Before joining Jaffe, I worked in-house at an AmLaw 200 firm for nearly nine years. One thing I always used to say was, “Develop your psychic tendencies.” I would often be met with quizzical looks, but the premise was if you can anticipate what your clients need and want before they tell you, it builds your credibility and makes you a valuable member of the team. Or in the words of Mavericks owner Mark Cuban, “It is so much easier to be nice, to be respectful, to put yourself in your customers’ shoes and try to understand how you might help them before they ask for help, than it is to try to mend a broken customer relationship.”

When you are working in-house as a legal marketer, your client is the lawyer. When you are a consultant, your client is your marketing or communications team contact and the lawyer. Each group has different goals, and you need to understand both so you can meet their needs.

What does this look like in legal or professional services marketing? Your clients have clients of their own. Their job is to provide a service to their clients, and while they want to build their firm, practice and individual brands, there are only so many hours in a day. These tips are just some ways you can help make business development and marketing easier for your attorneys.

Content Is King

Lawyers have lots of great content. It could be a white paper, article or even advice to a client. These materials are an excellent way for lawyers to demonstrate their experience. Dig for existing content, and think about how you can reuse it for another effort or in a different outlet.

If you do have a lawyer writing something, brainstorm about where else you can use the material. You want to make sure you capitalize on this non-billable time. With a little editing and customization, a presentation for a speaking engagement can become a byline article, blog post, podcast and client alert.

Recognize Patterns

Does the same lawyer ask the same questions each time you present a PR opportunity? Some people keep lists of the preferences of different lawyers they work with. Do whatever works for you, but keep track so you can answer questions before the attorneys ask. Be their partner rather than a cog in the wheel.

Make Them Look Good

Who doesn’t want to look good? Make sure anything you are doing on behalf of your client makes them look good. Ask the lawyer what their wish list is for media placements, and work hard on that list. If your client is the in-house communications team, make sure you are bringing their attorneys great opportunities that make it clear that choosing you was the right call. You don’t want lawyers wondering why their in-house team picked you. Instead, make sure you look like a great selection and investment.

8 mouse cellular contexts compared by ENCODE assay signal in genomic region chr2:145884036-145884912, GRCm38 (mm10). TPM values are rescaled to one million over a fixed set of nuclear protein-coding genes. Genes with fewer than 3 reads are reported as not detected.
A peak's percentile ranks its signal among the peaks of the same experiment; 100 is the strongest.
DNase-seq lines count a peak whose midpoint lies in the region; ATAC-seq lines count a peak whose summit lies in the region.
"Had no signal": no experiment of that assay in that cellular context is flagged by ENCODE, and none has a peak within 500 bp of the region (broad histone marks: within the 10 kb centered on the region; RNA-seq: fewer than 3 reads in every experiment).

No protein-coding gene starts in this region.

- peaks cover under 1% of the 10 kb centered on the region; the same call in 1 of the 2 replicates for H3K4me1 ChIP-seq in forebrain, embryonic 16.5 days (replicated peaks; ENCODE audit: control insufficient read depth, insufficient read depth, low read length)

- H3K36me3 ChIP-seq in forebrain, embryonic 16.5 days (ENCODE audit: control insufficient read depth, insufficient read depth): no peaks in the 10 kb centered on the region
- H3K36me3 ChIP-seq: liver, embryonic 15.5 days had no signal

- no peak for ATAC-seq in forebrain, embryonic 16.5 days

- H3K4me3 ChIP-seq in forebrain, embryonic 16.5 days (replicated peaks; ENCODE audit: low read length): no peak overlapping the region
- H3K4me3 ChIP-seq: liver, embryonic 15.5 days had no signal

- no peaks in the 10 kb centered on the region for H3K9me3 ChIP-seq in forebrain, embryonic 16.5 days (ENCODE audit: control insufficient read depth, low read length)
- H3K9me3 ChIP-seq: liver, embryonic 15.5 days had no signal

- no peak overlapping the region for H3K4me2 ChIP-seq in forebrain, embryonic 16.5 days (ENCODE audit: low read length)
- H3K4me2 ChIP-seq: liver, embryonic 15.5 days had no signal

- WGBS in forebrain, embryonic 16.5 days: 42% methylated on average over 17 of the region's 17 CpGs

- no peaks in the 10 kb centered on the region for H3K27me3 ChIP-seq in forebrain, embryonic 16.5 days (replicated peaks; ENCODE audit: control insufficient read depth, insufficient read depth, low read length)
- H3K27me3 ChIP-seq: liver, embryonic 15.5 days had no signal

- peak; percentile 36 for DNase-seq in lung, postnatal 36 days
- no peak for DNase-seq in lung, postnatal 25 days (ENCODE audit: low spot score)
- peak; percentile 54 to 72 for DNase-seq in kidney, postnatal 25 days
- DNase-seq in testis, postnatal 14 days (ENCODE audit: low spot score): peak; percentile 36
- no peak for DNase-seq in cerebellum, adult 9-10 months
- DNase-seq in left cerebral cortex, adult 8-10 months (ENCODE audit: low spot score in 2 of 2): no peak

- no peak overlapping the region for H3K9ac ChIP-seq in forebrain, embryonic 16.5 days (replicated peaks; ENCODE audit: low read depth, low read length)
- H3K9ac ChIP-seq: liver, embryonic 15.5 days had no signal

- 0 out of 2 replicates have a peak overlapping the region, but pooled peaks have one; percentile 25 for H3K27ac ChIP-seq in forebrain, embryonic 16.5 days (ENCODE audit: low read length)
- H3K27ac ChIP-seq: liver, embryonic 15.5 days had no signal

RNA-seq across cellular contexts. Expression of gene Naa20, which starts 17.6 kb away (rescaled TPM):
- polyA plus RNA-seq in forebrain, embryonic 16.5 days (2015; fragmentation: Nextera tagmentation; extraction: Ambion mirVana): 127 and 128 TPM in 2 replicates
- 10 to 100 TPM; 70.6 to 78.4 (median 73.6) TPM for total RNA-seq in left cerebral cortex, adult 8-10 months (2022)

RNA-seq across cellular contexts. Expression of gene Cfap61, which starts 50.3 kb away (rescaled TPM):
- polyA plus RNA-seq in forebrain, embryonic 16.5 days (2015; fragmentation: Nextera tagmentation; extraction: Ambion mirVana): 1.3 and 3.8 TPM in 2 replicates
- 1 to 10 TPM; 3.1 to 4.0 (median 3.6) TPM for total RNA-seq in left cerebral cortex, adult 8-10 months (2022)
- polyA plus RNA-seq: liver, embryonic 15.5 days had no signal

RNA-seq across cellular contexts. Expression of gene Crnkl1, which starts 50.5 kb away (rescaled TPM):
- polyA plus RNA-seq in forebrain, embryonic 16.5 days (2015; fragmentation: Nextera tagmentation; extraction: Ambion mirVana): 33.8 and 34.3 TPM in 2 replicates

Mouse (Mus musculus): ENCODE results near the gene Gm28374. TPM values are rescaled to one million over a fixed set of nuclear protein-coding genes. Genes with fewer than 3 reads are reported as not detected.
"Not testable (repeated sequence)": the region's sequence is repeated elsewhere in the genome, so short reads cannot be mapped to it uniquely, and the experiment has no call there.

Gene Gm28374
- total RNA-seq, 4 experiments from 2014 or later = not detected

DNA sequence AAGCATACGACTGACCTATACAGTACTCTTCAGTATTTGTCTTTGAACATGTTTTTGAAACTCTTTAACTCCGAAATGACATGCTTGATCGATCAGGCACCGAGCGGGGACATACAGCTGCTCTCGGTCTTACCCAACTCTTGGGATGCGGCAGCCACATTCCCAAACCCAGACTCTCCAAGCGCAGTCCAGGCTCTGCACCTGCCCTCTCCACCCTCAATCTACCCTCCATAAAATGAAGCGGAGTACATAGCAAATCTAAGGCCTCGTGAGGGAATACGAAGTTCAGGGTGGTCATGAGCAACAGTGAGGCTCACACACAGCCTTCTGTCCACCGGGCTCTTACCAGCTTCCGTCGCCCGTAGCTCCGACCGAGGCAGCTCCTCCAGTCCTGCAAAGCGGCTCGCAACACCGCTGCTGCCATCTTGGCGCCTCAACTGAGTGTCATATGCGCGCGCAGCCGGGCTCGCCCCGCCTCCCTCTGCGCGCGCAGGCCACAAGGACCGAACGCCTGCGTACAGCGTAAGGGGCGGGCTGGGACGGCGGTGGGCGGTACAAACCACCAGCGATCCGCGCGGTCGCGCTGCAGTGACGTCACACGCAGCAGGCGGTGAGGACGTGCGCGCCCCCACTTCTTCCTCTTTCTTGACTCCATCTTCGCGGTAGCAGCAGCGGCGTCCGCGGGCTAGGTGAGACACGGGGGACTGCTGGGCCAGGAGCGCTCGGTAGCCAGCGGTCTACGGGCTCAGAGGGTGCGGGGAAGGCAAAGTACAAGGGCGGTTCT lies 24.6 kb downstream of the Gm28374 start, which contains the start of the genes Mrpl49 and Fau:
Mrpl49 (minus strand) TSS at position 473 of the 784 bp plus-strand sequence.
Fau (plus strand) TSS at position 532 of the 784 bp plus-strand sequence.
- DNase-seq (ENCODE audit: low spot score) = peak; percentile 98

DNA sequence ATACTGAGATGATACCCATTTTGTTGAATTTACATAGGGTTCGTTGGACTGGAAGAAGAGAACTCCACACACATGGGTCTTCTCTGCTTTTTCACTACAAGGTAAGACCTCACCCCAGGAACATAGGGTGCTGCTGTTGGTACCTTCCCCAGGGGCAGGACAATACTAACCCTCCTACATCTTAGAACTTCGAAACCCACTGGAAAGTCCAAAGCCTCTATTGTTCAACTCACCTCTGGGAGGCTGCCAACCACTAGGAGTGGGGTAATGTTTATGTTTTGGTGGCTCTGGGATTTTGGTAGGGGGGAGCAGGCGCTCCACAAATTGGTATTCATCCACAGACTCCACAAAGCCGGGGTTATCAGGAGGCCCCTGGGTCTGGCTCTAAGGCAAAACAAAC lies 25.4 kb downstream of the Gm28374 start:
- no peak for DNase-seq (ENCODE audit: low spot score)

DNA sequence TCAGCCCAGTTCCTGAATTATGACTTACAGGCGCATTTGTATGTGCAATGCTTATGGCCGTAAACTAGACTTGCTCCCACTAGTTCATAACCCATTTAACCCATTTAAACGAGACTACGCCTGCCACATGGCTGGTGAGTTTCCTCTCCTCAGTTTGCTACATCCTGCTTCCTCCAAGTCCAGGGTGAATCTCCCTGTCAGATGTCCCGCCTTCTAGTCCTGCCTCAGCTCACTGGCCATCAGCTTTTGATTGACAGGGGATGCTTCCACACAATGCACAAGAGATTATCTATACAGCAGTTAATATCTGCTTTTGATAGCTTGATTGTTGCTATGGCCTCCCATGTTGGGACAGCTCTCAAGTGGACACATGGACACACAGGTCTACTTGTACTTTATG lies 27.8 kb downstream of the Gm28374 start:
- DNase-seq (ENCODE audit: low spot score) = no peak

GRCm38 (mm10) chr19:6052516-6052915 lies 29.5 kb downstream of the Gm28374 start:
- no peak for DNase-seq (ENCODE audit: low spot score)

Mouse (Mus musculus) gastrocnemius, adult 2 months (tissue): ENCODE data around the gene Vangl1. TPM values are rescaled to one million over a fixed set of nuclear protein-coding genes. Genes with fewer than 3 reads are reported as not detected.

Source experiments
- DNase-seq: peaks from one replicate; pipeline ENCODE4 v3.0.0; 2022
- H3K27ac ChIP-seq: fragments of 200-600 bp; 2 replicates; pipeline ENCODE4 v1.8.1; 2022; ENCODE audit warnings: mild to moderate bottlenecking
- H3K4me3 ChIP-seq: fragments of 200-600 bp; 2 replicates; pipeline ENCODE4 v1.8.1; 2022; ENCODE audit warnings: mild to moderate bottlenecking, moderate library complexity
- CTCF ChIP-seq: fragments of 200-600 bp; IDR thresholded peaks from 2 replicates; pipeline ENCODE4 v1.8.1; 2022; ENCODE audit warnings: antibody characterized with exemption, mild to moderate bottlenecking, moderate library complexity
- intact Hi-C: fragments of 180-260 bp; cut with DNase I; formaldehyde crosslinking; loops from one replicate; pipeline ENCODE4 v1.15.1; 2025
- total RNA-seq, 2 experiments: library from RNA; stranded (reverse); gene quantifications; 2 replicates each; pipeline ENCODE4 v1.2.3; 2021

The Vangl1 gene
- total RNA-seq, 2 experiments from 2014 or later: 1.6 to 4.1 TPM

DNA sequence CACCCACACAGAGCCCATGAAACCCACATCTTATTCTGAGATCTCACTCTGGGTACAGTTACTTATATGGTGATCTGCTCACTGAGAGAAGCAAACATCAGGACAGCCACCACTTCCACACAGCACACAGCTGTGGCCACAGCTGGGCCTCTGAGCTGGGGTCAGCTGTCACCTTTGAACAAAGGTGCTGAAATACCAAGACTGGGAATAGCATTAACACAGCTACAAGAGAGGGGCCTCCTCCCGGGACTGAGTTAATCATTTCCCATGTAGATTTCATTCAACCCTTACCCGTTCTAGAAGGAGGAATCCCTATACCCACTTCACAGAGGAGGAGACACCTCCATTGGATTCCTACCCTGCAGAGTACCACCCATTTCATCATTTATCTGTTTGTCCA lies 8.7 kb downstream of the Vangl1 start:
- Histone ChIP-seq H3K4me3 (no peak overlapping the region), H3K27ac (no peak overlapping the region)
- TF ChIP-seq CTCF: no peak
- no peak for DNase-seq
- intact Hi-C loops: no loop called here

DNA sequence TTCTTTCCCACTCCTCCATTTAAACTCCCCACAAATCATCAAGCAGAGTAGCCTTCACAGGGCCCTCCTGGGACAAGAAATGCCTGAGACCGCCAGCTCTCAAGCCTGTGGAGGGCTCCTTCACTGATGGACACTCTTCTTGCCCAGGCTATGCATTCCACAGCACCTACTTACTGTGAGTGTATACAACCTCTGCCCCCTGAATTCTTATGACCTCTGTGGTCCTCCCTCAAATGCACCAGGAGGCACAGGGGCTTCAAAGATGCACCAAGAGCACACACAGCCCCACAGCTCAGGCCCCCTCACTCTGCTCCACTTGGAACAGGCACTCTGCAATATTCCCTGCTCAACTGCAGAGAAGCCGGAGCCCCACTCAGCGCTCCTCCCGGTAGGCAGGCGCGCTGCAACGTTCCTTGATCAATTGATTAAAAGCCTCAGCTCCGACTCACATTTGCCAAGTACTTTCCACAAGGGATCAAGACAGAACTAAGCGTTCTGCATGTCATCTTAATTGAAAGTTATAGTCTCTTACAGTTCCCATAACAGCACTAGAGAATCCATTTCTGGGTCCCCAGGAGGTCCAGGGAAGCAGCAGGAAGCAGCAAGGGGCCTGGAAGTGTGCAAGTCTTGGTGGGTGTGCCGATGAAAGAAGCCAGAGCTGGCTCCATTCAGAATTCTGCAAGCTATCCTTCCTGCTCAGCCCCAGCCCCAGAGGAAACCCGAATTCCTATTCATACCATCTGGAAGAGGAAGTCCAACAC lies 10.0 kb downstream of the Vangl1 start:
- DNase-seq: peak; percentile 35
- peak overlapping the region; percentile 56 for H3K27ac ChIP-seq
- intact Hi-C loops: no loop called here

Cut Out Surprises

Surprises are good for your birthday, but that is about it. When it comes to work, no one likes surprises. If you anticipate a thorny issue, let your client know as soon as possible. It is better to look ahead and plan a response than to cover up a possible issue and then try to pedal quickly to respond if it does come to pass. Even if the issue doesn’t come to pass, your client will respect you for being upfront and honest.

Make Life Easy

It is the little things in life … Does your attorney have to fill out a licensing agreement to have an article published? Fill out as much of it for them as you can. It will only take a few minutes of your time, but what it says to your client is that you value their time.

It doesn’t matter if you are an in-house legal marketer or a consultant: Understanding your client and their needs, wants and pain points make you a trusted advisor. This should always be your ultimate goal.

What one thing do you do to make life easier for your client? Let me know your tips. Reach out to me, Michelle McCormick, at